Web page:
This leaves two questions regarding the widespread misconduct and sexual abuse. First, why has the UN been ineffective in addressing the structural challenges that allow such acts to manifest? Second, why are troop contributing countries reluctant to punish their own soldiers, especially in instances where misconduct is clear? The answers to these questions can come from current UN officials themselves. Parfait Onanga-Anyanga, UN Special Representative to the Central African Republic, said in an interview with Foreign Policy Magazine that “countries aren’t exactly queuing to contribute troops to peacekeeping missions.” This means that any measures that the UN might put forth, such as expelling contingents of troops with multiple allegations, would cause a backlash from those who provide troops and cut off a much needed resource. Thus politics often comes into play when addressing these types of allegations at the New York Headquarters.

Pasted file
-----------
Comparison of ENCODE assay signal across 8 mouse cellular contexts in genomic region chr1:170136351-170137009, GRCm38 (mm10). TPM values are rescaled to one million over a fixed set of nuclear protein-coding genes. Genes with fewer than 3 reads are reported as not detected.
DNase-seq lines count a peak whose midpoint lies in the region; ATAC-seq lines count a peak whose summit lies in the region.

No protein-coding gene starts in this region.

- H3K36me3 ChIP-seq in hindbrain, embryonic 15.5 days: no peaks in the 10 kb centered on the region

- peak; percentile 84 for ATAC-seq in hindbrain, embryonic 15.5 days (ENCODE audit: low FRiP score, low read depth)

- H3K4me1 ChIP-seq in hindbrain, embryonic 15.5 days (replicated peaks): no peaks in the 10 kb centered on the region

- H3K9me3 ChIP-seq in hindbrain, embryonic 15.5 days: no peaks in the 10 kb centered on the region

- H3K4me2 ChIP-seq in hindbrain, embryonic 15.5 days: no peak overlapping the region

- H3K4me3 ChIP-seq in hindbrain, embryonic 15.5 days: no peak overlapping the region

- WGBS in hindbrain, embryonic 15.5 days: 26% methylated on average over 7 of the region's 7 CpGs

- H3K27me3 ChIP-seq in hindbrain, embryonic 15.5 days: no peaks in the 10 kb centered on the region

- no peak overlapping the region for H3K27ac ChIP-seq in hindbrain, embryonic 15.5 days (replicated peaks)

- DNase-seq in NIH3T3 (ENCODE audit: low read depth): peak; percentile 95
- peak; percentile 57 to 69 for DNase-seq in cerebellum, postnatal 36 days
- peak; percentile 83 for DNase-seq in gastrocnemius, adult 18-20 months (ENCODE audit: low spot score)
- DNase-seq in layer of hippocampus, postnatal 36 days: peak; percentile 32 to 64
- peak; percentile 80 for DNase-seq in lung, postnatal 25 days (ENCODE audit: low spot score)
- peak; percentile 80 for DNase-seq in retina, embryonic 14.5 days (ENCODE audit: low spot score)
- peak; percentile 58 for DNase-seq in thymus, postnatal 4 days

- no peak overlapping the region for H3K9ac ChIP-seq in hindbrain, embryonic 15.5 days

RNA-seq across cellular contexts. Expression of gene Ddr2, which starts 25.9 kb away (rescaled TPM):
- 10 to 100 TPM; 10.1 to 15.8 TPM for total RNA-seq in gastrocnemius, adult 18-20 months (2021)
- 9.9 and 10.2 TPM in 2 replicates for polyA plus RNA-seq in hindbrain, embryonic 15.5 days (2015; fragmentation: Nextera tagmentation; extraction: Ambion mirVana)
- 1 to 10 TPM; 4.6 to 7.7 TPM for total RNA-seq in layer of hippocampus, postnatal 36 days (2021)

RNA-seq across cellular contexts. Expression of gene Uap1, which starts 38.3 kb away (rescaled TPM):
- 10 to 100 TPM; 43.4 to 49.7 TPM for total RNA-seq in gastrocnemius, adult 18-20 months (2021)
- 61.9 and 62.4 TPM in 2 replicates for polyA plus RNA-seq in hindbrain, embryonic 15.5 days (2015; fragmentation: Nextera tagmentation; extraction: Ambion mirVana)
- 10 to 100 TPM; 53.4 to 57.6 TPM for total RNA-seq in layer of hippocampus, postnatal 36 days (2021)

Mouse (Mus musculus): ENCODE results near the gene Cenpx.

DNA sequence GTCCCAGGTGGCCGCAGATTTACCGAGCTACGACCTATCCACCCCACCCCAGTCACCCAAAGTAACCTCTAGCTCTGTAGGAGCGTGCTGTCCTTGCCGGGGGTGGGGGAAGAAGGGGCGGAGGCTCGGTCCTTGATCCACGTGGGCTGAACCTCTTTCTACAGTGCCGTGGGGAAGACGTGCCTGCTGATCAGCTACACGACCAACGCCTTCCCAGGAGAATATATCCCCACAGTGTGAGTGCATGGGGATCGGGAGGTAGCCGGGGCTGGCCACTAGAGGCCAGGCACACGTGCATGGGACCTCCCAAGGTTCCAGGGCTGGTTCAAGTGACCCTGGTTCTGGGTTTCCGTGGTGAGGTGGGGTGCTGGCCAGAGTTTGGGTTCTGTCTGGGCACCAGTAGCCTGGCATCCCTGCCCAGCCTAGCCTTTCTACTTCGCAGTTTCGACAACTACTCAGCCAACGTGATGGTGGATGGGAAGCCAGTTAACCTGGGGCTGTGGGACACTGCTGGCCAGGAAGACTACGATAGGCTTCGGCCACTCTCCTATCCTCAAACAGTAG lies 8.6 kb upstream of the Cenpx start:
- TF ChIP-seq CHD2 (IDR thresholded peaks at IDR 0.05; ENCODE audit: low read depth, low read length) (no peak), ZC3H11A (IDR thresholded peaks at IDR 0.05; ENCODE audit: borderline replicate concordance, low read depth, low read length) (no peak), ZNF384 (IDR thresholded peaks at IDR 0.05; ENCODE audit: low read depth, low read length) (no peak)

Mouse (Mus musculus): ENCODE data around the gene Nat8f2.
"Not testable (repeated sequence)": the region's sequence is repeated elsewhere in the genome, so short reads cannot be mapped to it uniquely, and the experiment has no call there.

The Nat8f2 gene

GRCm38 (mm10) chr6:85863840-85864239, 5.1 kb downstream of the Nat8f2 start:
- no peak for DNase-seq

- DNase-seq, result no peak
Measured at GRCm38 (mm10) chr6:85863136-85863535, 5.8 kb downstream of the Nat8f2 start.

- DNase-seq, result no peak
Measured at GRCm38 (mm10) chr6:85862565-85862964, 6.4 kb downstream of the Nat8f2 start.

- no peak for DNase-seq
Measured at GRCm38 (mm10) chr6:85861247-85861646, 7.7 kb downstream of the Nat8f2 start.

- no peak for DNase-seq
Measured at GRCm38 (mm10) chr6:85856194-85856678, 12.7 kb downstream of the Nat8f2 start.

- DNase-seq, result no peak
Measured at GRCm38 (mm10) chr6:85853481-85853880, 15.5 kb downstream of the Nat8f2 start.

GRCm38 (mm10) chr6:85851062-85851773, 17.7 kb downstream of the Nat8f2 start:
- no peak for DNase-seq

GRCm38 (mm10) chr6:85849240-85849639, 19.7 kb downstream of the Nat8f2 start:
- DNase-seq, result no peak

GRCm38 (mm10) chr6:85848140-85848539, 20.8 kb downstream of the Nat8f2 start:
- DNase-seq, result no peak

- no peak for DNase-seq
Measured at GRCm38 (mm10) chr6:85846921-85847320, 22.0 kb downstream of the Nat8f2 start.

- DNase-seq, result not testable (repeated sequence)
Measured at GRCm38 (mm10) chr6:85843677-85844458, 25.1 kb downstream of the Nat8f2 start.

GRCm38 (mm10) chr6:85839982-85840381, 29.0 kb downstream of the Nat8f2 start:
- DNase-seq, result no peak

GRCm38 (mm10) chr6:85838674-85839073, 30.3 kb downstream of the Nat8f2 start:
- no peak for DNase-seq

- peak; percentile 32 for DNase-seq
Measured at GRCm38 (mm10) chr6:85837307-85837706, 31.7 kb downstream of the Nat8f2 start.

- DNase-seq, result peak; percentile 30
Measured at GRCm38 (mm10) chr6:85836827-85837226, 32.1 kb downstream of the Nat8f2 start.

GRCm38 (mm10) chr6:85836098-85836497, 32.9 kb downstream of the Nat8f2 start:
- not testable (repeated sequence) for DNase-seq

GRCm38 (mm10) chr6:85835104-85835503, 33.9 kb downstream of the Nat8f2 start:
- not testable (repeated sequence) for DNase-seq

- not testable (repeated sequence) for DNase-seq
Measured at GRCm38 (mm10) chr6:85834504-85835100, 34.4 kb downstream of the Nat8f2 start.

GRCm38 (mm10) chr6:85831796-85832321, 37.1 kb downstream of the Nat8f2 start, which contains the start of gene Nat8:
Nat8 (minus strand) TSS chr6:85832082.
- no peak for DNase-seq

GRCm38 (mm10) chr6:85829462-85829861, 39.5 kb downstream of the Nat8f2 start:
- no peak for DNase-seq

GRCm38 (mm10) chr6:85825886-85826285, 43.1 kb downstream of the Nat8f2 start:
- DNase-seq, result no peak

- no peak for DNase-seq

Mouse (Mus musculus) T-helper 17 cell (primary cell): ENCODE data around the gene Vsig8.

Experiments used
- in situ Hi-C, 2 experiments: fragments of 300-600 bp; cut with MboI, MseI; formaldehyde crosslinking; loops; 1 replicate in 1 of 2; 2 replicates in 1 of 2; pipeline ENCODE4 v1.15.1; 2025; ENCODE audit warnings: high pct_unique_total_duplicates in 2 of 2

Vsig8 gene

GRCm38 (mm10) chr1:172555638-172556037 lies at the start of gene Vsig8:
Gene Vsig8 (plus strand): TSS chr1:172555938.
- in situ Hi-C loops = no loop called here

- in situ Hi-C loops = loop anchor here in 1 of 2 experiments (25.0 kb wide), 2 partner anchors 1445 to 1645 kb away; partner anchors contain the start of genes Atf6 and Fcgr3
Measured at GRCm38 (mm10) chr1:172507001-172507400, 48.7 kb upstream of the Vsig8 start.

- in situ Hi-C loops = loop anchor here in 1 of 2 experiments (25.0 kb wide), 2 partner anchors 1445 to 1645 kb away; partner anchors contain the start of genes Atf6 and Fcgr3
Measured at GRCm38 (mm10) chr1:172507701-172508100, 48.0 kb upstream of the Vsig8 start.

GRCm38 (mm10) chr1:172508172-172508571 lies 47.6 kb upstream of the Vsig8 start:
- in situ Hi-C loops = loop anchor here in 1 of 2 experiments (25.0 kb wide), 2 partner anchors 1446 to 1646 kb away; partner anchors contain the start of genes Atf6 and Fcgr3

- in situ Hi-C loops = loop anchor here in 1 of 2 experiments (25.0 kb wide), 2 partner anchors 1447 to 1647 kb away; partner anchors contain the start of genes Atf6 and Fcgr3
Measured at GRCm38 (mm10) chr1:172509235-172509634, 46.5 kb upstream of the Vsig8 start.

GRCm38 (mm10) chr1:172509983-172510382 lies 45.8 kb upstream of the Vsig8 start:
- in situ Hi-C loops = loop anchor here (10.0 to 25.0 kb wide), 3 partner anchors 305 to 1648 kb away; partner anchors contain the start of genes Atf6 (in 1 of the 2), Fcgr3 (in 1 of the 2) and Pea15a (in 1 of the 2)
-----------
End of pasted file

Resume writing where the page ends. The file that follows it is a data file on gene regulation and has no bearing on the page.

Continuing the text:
In terms of holding soldiers accountable in their home country, we often see a lack of political will and capacity. Less than five percent of allegations end up with the home country of the soldiers legally prosecuting them. There has been a long held observation that those countries that do contribute soldiers often prioritize domestic legal matters as opposed to those that happen in a different country. Likewise, most troop contributing countries are unwilling to admit any wrong-doing or are unable pursue trial because the evidence collected by the UN does not meet national standards needed to prosecute. Thus, we are left with a situation where soldiers know they practically have immunity in certain cases of rape and other human rights abuses. Lewis Mudge of Human Rights Watch himself said: “They know very well that, legally, the hands of national authorities and the United Nations are tied.”